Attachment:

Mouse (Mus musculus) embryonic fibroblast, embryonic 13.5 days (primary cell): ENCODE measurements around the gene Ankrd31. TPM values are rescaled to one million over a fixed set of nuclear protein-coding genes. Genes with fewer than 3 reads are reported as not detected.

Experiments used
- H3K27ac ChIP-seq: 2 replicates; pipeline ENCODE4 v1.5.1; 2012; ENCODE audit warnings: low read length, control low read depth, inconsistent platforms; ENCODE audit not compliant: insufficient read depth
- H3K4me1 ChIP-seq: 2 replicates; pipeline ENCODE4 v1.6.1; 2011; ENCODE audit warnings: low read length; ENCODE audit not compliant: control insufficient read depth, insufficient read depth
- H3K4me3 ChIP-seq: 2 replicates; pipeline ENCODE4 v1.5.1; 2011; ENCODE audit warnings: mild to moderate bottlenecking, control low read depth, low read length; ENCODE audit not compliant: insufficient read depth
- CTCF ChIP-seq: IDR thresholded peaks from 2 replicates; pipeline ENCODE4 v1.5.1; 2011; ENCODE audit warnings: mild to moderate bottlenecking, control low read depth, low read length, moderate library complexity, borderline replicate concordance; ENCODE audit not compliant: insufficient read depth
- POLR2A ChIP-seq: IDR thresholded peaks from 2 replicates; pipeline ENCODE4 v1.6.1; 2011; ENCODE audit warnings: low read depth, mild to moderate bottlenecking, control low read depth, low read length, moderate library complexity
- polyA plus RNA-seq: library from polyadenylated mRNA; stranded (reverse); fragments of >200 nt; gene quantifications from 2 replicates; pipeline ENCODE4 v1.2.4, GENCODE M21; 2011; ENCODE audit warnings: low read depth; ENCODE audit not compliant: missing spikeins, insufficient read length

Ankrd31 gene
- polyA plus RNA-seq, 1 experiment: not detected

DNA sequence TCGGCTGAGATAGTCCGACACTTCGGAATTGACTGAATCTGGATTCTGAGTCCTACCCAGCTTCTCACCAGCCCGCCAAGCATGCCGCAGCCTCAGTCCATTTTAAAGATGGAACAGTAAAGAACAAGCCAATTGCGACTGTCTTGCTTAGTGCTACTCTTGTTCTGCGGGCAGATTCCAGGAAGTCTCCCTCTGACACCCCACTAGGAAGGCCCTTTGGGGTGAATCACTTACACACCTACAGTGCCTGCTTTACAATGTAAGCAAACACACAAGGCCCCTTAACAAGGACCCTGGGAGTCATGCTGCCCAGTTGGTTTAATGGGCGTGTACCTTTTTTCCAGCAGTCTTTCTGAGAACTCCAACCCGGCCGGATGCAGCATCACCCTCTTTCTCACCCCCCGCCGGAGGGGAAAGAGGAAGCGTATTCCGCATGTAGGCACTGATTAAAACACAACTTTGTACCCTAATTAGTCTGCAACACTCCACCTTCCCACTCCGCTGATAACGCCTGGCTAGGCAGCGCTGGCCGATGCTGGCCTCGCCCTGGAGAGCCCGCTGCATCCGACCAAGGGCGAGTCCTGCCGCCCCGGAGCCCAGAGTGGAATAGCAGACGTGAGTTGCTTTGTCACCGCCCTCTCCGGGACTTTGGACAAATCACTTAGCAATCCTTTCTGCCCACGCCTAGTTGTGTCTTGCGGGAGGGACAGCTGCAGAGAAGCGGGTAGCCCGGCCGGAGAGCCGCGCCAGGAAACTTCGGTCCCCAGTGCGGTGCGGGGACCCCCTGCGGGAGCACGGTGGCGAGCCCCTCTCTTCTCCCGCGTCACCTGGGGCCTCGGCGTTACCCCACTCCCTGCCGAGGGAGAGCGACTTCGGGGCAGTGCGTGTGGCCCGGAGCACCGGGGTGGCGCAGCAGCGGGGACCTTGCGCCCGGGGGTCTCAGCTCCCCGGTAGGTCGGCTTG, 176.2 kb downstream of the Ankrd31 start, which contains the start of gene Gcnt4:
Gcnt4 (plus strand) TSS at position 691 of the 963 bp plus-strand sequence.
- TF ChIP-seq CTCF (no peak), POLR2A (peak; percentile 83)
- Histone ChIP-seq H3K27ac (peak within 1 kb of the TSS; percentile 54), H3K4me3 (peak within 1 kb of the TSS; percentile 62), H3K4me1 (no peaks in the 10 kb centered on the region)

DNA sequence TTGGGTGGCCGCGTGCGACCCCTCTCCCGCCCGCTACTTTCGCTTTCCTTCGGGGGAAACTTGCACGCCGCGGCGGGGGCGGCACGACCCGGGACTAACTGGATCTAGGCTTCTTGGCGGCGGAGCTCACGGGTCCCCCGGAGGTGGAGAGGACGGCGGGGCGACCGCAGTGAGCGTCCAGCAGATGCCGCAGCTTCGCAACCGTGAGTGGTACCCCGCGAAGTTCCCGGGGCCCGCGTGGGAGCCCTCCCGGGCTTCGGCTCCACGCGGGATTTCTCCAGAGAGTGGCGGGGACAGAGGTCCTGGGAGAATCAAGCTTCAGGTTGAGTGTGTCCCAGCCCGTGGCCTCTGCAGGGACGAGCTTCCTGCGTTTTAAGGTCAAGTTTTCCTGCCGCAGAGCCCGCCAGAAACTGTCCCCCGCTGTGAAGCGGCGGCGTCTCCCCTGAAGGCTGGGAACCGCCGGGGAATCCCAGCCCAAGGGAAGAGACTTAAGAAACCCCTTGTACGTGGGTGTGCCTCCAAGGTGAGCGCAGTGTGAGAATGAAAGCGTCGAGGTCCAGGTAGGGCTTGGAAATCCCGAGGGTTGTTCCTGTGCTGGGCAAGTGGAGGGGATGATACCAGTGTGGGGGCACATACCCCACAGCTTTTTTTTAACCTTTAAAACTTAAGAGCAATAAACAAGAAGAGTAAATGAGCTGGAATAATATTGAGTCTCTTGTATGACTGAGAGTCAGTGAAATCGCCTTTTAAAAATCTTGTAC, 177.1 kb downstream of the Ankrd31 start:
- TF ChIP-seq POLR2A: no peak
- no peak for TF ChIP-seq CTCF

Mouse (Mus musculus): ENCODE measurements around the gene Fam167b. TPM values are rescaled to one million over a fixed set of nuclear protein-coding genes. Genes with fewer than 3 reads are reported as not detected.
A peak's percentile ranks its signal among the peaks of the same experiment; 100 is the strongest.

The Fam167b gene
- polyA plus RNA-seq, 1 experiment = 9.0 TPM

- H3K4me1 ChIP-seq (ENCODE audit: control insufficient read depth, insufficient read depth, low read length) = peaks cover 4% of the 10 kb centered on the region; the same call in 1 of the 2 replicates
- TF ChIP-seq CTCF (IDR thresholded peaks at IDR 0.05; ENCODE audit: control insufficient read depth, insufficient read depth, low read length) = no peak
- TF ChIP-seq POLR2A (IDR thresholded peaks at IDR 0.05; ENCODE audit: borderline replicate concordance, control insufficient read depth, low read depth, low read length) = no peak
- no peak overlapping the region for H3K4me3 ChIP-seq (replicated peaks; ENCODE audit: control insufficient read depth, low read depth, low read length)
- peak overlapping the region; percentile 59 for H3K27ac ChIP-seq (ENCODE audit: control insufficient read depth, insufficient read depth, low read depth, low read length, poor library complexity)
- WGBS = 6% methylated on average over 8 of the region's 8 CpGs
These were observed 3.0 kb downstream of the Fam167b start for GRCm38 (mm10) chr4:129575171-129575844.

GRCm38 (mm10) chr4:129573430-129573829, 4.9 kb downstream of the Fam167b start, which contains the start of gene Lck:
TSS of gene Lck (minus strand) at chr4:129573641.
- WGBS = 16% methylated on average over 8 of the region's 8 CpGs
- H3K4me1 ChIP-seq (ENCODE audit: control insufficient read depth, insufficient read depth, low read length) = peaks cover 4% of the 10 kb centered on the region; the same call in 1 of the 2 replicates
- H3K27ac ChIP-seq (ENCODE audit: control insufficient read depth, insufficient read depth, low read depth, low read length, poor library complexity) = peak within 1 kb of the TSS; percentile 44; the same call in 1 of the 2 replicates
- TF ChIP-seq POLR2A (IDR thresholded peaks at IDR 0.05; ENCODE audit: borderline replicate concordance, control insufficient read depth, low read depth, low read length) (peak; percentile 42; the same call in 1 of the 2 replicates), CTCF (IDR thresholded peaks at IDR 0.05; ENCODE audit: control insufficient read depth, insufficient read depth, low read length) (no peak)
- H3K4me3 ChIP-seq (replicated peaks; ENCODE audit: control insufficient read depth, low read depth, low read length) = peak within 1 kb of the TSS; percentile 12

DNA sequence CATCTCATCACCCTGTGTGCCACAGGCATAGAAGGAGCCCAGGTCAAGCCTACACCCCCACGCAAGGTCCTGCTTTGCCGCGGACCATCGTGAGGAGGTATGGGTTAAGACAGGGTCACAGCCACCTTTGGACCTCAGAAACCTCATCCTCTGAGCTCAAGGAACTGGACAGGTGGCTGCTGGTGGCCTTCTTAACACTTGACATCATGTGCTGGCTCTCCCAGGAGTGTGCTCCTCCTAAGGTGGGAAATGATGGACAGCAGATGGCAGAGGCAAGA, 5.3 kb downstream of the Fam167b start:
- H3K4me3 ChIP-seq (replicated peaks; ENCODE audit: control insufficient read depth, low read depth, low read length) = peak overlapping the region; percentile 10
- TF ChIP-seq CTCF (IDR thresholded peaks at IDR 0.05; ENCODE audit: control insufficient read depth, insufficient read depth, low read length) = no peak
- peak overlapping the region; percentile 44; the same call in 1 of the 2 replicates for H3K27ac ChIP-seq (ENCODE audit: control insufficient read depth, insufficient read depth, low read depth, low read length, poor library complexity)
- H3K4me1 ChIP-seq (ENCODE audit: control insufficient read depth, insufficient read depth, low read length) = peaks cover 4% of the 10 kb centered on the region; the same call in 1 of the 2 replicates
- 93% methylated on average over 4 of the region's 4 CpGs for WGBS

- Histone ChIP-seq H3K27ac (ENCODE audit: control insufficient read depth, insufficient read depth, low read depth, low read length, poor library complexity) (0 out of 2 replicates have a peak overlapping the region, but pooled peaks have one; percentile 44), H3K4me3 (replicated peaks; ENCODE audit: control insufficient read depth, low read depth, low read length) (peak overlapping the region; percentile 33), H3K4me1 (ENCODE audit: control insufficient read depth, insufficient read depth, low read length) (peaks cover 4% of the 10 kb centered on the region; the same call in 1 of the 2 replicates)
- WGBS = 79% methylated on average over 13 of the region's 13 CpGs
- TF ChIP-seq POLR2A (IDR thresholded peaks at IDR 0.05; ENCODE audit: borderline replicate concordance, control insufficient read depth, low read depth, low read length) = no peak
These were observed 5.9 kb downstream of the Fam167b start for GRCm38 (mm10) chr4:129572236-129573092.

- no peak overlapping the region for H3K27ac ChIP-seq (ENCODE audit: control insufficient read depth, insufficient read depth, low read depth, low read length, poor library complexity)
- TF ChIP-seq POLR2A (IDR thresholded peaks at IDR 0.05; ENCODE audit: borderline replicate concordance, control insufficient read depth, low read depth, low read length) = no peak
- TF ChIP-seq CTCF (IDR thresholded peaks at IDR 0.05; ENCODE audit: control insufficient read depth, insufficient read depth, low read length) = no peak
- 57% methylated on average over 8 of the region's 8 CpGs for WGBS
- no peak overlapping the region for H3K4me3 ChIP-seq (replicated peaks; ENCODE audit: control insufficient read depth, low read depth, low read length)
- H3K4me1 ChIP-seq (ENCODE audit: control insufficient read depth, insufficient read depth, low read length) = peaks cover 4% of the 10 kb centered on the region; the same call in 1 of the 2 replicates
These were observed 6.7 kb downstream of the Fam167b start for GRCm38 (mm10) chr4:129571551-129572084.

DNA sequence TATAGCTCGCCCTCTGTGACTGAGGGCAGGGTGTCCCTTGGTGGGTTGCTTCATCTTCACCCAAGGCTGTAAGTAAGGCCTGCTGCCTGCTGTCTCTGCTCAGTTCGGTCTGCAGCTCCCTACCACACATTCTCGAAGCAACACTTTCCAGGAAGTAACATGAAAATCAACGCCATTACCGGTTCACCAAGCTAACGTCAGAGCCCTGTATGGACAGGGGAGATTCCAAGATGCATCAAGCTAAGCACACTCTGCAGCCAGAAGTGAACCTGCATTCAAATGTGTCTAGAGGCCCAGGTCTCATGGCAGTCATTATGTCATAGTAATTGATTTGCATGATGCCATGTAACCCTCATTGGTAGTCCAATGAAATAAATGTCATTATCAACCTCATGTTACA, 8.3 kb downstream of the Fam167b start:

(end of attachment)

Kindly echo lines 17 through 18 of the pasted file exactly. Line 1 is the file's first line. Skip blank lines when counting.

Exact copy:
- no peak for TF ChIP-seq CTCF

Mouse (Mus musculus): ENCODE measurements around the gene Fam167b. TPM values are rescaled to one million over a fixed set of nuclear protein-coding genes. Genes with fewer than 3 reads are reported as not detected.